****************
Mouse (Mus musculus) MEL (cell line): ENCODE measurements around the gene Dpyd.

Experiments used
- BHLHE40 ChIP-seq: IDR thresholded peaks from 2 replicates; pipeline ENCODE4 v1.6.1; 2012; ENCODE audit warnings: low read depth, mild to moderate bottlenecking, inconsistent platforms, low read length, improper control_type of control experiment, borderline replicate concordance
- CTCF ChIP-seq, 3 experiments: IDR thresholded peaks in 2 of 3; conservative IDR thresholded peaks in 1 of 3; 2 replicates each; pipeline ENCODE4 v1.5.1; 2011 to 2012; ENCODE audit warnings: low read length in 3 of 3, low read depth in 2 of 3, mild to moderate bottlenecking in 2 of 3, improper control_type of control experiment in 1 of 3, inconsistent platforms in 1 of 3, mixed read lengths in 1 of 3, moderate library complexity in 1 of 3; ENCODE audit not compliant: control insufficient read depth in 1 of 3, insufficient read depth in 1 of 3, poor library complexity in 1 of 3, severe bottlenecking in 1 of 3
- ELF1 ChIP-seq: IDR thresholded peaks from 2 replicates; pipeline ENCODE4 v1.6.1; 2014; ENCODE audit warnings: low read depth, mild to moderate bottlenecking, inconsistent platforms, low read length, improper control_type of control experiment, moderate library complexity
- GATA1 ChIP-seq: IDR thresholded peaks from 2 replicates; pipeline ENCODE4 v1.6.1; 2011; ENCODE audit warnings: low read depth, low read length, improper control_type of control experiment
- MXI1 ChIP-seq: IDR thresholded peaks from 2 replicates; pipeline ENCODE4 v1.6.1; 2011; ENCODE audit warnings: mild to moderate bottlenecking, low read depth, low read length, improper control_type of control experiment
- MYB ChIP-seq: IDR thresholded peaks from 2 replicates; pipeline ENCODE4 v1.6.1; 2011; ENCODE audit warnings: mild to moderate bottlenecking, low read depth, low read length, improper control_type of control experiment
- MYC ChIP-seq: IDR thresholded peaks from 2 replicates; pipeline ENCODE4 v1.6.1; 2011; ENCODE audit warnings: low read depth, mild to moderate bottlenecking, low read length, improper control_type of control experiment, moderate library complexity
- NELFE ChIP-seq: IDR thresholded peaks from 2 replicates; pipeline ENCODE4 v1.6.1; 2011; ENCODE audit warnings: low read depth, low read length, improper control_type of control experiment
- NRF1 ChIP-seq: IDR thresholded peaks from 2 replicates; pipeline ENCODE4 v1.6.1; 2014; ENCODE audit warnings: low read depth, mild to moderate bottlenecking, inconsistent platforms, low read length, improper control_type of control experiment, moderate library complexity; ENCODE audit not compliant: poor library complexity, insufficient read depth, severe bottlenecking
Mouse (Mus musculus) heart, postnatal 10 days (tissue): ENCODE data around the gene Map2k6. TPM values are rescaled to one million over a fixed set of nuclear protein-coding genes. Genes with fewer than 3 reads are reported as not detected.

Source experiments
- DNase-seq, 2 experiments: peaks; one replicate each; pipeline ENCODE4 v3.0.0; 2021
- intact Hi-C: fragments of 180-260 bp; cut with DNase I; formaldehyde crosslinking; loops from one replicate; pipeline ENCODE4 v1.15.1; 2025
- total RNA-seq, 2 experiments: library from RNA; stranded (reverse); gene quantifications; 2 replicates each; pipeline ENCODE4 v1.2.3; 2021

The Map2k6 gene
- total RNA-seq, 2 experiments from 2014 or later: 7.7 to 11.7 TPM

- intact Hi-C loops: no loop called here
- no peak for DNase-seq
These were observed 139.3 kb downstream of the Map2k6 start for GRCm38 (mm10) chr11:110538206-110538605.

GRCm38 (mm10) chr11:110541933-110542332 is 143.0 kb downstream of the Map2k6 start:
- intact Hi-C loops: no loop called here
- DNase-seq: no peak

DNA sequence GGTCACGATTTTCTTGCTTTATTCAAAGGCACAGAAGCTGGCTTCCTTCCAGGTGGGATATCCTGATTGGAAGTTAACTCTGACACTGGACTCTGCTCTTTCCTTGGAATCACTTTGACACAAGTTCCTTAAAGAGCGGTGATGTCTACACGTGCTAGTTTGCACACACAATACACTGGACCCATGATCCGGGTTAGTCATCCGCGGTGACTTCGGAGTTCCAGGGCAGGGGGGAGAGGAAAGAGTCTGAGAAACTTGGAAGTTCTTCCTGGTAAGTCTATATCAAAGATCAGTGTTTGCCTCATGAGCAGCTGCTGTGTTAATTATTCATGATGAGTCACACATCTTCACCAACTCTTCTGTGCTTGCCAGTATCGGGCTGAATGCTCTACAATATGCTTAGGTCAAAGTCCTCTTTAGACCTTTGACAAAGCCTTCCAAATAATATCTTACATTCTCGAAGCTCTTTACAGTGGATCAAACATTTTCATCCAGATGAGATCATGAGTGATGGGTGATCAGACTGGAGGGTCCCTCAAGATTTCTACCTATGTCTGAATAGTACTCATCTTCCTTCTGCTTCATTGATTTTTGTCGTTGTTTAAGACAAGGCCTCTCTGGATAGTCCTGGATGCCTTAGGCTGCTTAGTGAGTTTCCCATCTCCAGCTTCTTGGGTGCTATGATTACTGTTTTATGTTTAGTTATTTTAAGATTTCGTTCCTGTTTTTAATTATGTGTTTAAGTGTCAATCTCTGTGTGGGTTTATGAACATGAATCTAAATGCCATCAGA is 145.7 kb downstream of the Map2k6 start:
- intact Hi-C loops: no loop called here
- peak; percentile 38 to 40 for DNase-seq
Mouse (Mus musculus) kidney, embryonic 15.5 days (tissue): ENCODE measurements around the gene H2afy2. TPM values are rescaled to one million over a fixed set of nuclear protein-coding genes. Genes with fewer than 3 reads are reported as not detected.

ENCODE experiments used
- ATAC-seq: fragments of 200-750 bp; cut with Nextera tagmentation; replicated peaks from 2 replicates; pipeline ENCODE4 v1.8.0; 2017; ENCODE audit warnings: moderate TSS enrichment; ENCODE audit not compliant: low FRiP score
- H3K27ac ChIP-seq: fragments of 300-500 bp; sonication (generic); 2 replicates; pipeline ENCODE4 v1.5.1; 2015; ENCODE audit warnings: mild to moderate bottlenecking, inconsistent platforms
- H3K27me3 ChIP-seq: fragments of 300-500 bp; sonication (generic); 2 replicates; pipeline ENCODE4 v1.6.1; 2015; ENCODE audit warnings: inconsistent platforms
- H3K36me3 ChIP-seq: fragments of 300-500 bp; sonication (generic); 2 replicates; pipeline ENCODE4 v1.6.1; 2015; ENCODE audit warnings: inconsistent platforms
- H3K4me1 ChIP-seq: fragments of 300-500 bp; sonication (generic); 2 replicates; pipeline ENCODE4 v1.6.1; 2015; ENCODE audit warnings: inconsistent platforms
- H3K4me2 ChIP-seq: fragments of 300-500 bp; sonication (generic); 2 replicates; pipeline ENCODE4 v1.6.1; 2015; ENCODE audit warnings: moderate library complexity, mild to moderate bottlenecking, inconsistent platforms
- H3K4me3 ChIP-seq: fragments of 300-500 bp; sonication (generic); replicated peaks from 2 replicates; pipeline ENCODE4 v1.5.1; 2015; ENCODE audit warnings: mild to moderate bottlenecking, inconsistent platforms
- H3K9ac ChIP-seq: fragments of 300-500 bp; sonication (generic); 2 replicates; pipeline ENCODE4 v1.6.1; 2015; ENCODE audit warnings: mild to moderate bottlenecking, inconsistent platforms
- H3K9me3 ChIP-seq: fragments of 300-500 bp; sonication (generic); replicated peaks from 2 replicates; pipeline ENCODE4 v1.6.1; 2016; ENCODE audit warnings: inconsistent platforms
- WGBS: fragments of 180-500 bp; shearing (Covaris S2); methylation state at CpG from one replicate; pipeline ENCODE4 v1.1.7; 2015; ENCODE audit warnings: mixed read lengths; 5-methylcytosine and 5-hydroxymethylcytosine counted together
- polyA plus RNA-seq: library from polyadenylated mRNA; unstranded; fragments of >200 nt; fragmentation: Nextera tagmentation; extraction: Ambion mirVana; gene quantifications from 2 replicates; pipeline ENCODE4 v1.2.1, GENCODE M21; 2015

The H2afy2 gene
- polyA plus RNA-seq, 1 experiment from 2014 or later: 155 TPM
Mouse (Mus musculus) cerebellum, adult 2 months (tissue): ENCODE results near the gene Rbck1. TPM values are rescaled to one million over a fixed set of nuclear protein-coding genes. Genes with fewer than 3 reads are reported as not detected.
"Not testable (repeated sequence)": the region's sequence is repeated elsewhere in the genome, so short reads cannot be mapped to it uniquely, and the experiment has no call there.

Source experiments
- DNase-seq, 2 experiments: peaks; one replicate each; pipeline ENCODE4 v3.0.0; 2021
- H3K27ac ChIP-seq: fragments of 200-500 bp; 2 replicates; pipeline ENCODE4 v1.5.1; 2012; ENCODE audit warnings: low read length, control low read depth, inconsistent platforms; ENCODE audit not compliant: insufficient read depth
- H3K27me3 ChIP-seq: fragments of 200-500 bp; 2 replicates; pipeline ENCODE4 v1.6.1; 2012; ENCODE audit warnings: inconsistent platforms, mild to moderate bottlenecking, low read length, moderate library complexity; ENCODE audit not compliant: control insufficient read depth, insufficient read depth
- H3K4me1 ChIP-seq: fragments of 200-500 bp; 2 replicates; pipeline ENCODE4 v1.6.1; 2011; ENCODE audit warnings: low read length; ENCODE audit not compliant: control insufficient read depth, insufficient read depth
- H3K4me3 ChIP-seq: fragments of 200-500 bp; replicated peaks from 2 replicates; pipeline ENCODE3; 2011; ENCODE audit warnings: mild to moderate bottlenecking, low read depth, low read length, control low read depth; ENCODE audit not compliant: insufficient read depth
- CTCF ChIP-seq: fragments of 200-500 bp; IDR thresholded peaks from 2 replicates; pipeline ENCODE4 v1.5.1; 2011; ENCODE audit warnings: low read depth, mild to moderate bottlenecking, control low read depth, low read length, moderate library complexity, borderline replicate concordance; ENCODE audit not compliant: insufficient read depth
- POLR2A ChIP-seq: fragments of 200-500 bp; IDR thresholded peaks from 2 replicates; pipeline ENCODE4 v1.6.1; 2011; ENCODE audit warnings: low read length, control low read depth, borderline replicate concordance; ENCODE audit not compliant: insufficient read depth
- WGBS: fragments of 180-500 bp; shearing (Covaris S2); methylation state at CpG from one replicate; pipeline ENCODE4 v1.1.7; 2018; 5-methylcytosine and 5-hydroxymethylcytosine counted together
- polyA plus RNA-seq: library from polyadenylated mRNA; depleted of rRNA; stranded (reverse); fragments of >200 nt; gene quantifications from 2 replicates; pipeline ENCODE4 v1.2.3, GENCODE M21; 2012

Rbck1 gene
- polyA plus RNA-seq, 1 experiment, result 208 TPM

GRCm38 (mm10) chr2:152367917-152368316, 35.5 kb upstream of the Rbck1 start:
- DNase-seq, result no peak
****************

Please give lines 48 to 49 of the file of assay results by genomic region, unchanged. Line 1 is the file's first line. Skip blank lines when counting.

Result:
- H3K27me3 ChIP-seq: fragments of 200-500 bp; 2 replicates; pipeline ENCODE4 v1.6.1; 2012; ENCODE audit warnings: inconsistent platforms, mild to moderate bottlenecking, low read length, moderate library complexity; ENCODE audit not compliant: control insufficient read depth, insufficient read depth
- H3K4me1 ChIP-seq: fragments of 200-500 bp; 2 replicates; pipeline ENCODE4 v1.6.1; 2011; ENCODE audit warnings: low read length; ENCODE audit not compliant: control insufficient read depth, insufficient read depth